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Science and rationalism

There is a close relationship between rationalism and modern science; the latter is at fault not in concerning itself solely with the finite, but in seeking to reduce the Infinite to the finite, and consequently in taking no account of Revelation, an attitude which is, strictly speaking, inhuman; what we reproach modern science for is that it is inhuman - or infra-human - and not that it has no knowledge of the facts which it studies, even though it deliberately ignores certain of their modalities. It believes that it is possible to approach total knowledge of the world - which after all is indefinite - by what can only be a finite series of discoveries, as if it were possible to exhaust the inexhaustible.

And what is to be said of the pretentiousness which sets out to "discover" the ultimate causes of existence, or of the intellectual bankruptcy of those who seek to subject their philosophy to the results of scientific research? A science of the finite cannot legitimately occur outside a spiritual tradition, for intelligence is prior to its objects, and God is prior to man; an experiment which ignores the spiritual link characterizing man no longer has anything human about it; it is thus in the final analysis as contrary to our interests as it is to our nature; and "ye shall know them by their fruits."

A science of the finite has need of a wisdom which goes beyond it and controls it, just as the body needs a soul to animate it, and the reason an intellect to illumine it. The "Greek miracle" with its so-called "liberation of the human spirit" is in reality nothing but the beginning of a purely external knowledge, cut off from genuine Sophia.(1) [Stations of Wisdom, p. 26-27].

(1) It is said that Einstein, for example, revolutionized the vision of the world as Galileo or Newton had done before him, and that the usual conceptions which he overturned - those of space, time, light and matter - are "as naive as those of the Middle Ages"; but then there is nothing to guarantee that his theory of relativity will not bejudged naive in its turn, so that, in profane science, it is never possible to escape the vicious circle of "naivety."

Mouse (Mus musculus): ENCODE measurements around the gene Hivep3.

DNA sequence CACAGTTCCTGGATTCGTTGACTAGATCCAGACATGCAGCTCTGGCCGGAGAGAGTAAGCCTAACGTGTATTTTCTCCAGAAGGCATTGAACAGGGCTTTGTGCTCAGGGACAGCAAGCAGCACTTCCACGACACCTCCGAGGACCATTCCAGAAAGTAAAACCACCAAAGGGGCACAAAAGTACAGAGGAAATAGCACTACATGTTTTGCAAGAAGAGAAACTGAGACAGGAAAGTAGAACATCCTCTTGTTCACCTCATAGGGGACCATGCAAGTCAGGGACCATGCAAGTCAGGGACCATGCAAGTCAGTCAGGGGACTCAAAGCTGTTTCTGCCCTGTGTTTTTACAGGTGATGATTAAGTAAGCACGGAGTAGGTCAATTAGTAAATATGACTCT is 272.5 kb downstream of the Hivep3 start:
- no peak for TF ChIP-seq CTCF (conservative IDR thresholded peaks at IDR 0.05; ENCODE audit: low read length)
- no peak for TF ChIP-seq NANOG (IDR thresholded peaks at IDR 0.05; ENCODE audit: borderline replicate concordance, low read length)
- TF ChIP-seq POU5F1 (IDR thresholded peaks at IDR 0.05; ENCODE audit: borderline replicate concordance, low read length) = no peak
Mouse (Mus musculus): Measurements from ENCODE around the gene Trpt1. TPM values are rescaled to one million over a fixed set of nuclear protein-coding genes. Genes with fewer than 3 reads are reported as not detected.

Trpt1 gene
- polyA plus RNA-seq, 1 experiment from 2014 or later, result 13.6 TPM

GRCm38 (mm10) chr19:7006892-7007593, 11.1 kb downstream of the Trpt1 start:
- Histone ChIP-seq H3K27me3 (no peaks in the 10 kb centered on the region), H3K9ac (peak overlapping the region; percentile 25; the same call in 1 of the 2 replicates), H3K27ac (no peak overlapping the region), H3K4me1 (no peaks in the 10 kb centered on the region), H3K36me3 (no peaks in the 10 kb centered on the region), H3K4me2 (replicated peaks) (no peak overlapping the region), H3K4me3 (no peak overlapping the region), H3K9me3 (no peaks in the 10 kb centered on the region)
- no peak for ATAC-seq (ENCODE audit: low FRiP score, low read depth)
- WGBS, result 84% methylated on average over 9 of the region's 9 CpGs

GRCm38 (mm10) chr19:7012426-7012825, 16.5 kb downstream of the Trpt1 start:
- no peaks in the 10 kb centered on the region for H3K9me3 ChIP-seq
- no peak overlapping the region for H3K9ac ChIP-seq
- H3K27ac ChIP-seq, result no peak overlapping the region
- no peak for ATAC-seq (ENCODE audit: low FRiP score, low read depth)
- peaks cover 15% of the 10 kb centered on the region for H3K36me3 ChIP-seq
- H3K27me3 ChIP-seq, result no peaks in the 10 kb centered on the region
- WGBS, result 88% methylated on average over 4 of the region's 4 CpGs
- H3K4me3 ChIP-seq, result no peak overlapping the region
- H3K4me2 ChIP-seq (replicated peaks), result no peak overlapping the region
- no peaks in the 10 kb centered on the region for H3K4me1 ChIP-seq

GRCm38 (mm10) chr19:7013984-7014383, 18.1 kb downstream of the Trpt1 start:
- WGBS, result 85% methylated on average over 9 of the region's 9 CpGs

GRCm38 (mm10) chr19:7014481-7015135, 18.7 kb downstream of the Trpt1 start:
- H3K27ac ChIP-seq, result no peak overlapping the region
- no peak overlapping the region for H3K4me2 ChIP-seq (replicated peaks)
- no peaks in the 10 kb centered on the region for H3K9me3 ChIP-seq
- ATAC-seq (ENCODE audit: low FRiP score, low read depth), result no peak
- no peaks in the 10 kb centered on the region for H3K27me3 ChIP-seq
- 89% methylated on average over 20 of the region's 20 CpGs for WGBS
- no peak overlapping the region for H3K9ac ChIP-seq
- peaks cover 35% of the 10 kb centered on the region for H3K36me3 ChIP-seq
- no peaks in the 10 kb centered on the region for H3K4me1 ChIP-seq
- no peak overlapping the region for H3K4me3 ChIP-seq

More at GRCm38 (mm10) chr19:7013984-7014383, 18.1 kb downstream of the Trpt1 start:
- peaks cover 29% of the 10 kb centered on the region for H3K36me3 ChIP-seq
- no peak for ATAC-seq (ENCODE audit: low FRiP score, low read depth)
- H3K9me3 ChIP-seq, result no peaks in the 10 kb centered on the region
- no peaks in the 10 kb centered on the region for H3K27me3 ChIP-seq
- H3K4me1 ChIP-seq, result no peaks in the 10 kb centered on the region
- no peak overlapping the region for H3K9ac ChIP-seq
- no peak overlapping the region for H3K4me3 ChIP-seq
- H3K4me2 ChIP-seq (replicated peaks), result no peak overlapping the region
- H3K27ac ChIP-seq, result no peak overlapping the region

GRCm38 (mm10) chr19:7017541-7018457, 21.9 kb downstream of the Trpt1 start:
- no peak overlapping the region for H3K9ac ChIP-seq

Moreover, what could be more naive than to seek to enclose the Universe in a few mathematical formulae, and then to be surprised to find that there always remains an elusive and apparently "irrational" element which evades all attempts to "bring it to heel"?

We shall no doubt be told that not all scientists are atheists, but this is not the question, since atheism is inherent in science itself, in its postulates and its methods. The Einsteinian theories on mass, space and time are of a nature to demonstrate the fissures in the physical universe, but only a metaphysician can profit from them; science unconsciously provides keys, but is incapable of making use of them, because intellectuality cannot be replaced by something outside itself. The theory of relativity illustrates of necessity certain aspects of metaphysics, but does not of itself open up any higher perspective; the way in which Euclidean geometry is improperly relativized goes to prove this. On the one hand the philosophical point of view trespasses on science, and on the other the scientific point of view trespasses on metaphysics.

As for the Einsteinian postulate of a transmathematical absolute, this absolute is not supra-conscious: it is not therefore more than ourselves and could not be the Cause of our intelligence; Einstein's "God" remains blind just as his relativized universe remains physical: one might as well say that it is nothing. Modern science has nothing it can tell us - and this not by accident but by principle - about the miracle of consciousness and all that is connected with it, from the most minute particles of consciousness to be found in creation up to the pure and trans-personal Intellect.